Actress Rebecca Charles has been part of the cast for the UK premiere production of Florian Zeller’s The Father, now on a new tour, since it began, and she’s still getting something different out of it with every performance. I caught up with Rebecca to ask her about this extraordinary play and to chat about her career to date.
You’ve been in the production of The Father right from the beginning. How does it feel to have been a part of the journey and what was your opinion of the piece when you first read the script?
I feel enormously privileged to have been with The Father since the very beginning. We’ve gone from a tiny studio theatre in Bath, grown into the Tricycle Theatre in London, two West End theatres and now a tour of some of the most fantastic theatres in the country. When I first read the script, I thought that it was one of the best new plays I had ever read. At the end of reading it, I felt completely overwhelmed and knew that I wanted to be a part of it so much. The play gives the audience a sense of what it must be like to be in the head of someone who is suffering from dementia, with all the fear and confusion that that brings. I think that Florian Zeller has written an incredible script, and my opinion of it has not changed since the first time that I read it. If anything, I love it more than ever.
Your role is rather pivotal in that you are the carer the end of life. Is this an easy role to throw yourself into? Did you have an idea of how you saw the character when you began rehearsals?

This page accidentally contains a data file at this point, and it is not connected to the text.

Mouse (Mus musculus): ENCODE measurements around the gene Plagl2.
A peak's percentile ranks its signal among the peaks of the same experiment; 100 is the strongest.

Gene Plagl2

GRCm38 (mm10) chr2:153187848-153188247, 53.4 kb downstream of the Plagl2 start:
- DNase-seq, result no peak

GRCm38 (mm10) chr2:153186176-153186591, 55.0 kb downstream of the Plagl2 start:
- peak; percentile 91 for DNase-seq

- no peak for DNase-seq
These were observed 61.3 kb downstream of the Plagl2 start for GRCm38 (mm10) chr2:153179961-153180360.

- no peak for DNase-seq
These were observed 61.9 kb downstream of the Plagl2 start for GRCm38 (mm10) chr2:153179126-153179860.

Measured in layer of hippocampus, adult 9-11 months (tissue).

I don’t think it’s hard to want to care for someone who is distressed and needs help. It’s a natural instinct. It was hard, during rehearsals, not to be overcome with sorrow for Andre. Kenneth Cranham is heartbreaking at the end of the play but it is important for me to remember that, as his nurse, I would be very used to scenarios like this. I have to keep a professional discipline whilst at the same time showing compassion.
When we began rehearsals there were so many confusions surrounding what was real and not real and who my character actually was. I am just called Woman after all! We had a week of sitting around a table trying to puzzle it all out. It was apparent to me that the purpose of my character was to highlight for the audience Andre’s sense of confusion as a sufferer of dementia.
As you have played the role for a while, now, do you feel that you have changed the way you play her?
Having been a part of this production on four different occasions I feel that each time I come to it I see it afresh and hear it differently. We have had different actors along the way as well and they each bring something new and unique to it. This all helps to inform and perhaps change how I play my part. The constant relationship for me has been with Ken Cranham. As our relationship has grown and relaxed so has our playing of the final scene. It is definitely more playful than it was at the start and I hope there is a good balance of familiarity yet professionalism with my nurse.
So, what inspired you to become an actress and what inspires you to stick at it?
My parents definitely inspired me. They both have an enormous love of the theatre and, when I was young, my father was working as a professional actor. There were always scripts in our house, plays to watch and actors visiting. It was a world I understood and so wished that I might have the opportunity to be a part of. Luckily, with my parents’ enormous courage and support, I was allowed to leave home in North Wales at the age of sixteen in order to pursue Theatre Studies in Stratford-Upon-Avon. Having constant access to the RSC was an incredible inspiration and it was the confidence that I gained through living independently there and studying under another hugely influential person for me – Gordon Vallins, that I plucked up the courage to try to get into Drama School when I was eighteen and luckily I succeeded.